Marguerite Koch, Florida Atlantic University:
Robert Toonen, University of Hawaii:
Rodney Johnson, Bermuda Institute of Ocean Sciences:
Timothy Bralower, Pennsylvania State University:
James Zachos, University of California, Santa Cruz:
Paul Falkowski, Rutgers University:
Zackary Johnson, Duke University:
Konstantinos Konstantinidis, Georgia Institute of Technology:
Jan Pechenik, Tufts University:
Anthony Pires, Dickinson College:
Andreas Schmittner, Oregon State University:
Robert Carpenter, University of California - Northridge:
Kevin Gross, North Carolina State University:
Eric Kaltenbacher, SRI International:
Robert Byrne, University of South Florida:
Giulio De Leo, Stanford University:
James Barry, Monterey Bay Aquarium Research Institute:
C. Brock Woodson, University of Georgia:
Scott Hamilton, San Jose State University:
Cheryl Logan, California State University - Monterey Bay:
Brian Tissot, Humboldt State University:
Media Contacts Cheryl Dybas, NSF, (703) 292-7734, cdybas@nsf.gov
Related WebsitesNSF News: Natural Underwater Springs Show How Coral Reefs Respond to Ocean Acidification: http://www.nsf.gov/news/news_summ.jsp?cntn_id=128243
NSF News: World Oceans Month Brings Mixed News for Oysters: http://www.nsf.gov/news/news_summ.jsp?cntn_id=128228
NSF News: Ocean Acidification Linked With Larval Oyster Failure in Hatcheries: http://www.nsf.gov/news/news_summ.jsp?cntn_id=123822
NSF Discovery: Trouble in Paradise: Ocean Acidification This Way Comes: http://www.nsf.gov/discoveries/disc_summ.jsp?cntn_id=122642
NSF News and Audioslideshow: On 'Earth Week,' World Is No Longer Our Oyster: http://www.nsf.gov/news/news_summ.jsp?cntn_id=116767
NSF News: Palau's coral reefs surprisingly resistant to ocean acidification: http://www.nsf.gov/news/news_summ.jsp?cntn_id=130129
NSF News: Ocean Acidification Changes Nitrogen Cycling in World Seas: http://www.nsf.gov/news/news_summ.jsp?cntn_id=118233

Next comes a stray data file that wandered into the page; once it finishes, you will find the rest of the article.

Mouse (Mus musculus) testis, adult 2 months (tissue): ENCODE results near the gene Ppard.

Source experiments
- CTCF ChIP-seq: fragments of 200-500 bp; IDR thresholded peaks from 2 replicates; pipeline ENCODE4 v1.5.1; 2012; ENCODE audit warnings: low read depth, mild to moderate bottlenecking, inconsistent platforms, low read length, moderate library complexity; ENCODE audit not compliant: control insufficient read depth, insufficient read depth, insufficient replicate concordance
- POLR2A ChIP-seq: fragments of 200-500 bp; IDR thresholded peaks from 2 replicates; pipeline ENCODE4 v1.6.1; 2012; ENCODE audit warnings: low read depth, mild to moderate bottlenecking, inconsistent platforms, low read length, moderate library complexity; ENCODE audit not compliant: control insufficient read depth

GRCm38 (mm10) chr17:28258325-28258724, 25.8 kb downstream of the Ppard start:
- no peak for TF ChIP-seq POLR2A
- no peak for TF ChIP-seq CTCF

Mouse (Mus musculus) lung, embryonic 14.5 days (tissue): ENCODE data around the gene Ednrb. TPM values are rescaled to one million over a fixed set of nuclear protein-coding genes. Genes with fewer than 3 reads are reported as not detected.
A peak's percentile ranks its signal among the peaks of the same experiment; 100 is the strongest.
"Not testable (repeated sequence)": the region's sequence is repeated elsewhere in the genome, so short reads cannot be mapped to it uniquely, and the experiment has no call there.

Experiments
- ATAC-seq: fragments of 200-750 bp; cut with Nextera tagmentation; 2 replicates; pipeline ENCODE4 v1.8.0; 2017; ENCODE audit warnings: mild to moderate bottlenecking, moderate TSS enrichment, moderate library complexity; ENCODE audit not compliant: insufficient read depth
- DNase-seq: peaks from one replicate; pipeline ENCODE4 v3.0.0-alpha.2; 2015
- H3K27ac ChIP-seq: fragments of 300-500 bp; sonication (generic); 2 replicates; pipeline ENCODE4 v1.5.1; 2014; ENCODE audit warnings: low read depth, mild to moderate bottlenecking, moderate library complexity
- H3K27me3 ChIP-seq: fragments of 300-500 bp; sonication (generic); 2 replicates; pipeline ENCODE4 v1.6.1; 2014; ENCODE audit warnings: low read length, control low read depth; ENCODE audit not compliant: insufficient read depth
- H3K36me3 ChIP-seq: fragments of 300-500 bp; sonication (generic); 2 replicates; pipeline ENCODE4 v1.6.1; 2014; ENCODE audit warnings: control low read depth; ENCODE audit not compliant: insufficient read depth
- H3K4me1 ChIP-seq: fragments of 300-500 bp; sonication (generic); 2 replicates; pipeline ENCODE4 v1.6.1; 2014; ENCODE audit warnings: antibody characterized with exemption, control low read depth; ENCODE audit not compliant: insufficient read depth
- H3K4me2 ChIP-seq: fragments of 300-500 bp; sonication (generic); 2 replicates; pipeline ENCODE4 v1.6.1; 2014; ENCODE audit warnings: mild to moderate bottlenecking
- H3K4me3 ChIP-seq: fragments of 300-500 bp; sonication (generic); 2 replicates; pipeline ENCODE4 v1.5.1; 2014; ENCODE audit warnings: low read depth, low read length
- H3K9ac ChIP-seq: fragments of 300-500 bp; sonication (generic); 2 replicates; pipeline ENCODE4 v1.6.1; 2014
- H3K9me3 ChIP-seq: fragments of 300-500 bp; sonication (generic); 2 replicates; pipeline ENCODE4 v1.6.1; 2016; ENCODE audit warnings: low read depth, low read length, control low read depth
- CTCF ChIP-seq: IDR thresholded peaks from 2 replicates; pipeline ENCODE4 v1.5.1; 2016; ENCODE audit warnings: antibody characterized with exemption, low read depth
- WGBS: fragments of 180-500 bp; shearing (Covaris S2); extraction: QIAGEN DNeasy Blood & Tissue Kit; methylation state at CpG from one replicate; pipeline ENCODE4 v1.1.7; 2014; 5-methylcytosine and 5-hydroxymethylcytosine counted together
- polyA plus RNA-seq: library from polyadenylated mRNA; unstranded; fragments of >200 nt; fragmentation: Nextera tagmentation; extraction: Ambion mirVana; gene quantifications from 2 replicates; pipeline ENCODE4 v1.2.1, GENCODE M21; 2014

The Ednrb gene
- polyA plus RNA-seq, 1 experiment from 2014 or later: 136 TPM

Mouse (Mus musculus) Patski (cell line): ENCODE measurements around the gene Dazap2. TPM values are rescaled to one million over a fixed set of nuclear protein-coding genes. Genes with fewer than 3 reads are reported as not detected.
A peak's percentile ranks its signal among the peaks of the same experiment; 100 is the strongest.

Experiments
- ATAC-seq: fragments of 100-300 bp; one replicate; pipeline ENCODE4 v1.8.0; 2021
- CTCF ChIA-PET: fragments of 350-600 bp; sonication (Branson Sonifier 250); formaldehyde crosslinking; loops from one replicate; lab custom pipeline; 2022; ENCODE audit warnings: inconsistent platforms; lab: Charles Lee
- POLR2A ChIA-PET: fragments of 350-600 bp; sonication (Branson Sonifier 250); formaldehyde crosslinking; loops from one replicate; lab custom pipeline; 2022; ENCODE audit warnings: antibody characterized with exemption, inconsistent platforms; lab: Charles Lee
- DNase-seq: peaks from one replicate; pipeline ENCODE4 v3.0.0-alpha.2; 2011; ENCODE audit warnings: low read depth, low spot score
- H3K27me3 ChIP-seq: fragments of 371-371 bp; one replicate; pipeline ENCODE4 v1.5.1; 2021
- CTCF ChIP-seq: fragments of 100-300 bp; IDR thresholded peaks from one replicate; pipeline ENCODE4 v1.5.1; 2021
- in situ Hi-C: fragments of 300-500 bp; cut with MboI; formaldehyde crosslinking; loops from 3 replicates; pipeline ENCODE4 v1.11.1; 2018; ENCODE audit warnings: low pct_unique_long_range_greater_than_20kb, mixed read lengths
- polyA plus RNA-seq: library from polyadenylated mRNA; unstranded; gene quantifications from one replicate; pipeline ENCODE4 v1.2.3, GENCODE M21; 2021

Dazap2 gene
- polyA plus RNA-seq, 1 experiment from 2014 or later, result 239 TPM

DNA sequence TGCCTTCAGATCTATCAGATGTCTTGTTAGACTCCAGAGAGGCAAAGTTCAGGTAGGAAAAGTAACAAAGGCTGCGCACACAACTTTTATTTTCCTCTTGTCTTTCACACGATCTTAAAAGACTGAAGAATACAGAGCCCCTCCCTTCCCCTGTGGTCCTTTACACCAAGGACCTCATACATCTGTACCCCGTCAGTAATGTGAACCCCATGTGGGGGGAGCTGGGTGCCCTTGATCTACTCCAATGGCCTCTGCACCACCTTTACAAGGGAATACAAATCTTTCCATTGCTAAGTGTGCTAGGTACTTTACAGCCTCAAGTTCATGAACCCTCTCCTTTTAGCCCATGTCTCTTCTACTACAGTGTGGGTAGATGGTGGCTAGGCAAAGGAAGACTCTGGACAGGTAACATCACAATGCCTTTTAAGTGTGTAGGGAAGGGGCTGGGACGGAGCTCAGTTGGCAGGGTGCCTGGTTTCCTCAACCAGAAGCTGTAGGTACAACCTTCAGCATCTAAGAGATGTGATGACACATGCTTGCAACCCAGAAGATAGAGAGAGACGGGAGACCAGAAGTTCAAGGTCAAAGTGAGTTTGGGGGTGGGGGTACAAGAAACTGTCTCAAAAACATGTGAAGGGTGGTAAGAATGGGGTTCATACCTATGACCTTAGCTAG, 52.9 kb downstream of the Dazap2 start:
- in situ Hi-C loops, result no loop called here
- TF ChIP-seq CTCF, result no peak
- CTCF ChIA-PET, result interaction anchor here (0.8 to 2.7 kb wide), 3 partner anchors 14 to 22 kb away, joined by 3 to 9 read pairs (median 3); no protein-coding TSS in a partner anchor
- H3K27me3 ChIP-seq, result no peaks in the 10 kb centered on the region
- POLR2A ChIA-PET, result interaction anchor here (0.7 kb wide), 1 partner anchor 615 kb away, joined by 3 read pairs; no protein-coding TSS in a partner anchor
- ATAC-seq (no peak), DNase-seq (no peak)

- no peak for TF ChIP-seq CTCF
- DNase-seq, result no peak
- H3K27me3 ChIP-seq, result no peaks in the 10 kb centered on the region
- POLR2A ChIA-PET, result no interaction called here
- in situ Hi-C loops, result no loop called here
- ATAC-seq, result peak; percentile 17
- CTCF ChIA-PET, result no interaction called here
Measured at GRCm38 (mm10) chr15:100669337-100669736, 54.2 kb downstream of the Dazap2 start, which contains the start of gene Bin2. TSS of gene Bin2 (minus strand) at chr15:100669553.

NSF News: Oceans Acidifying Faster Today Than in Past 300 Million Years: http://www.nsf.gov/news/news_summ.jsp?cntn_id=123324

The National Science Foundation (NSF) is an independent federal agency that supports fundamental research and education across all fields of science and engineering. In fiscal year (FY) 2014, its budget is $7.2 billion. NSF funds reach all 50 states through grants to nearly 2,000 colleges, universities and other institutions. Each year, NSF receives about 50,000 competitive requests for funding, and makes about 11,500 new funding awards. NSF also awards about $593 million in professional and service contracts yearly.
Useful NSF Web Sites:
NSF Home Page:
NSF News
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Decreasing ocean pH (increasing acidity) threatens already vulnerable abalone populations.
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Juvenile rockfish and corals
Juvenile rockfish are susceptible to changing ocean pH: ocean acidification.
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 sattelite photo of blue and green blooms of tiny phytoplankton
Tiny phytoplankton, shown here as light blue and green blooms, are at risk from ocean acidification.
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Tropical algae
Tropical algae may respond well to acidification, affecting coral reefs the algae may overgrow.
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hand holding an instrument immersed in water
NSF ocean acidification grant awardees will develop compact new ocean instruments.
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The National Science Foundation (NSF)
Guillermo Gonzalo Sánchez Achutegui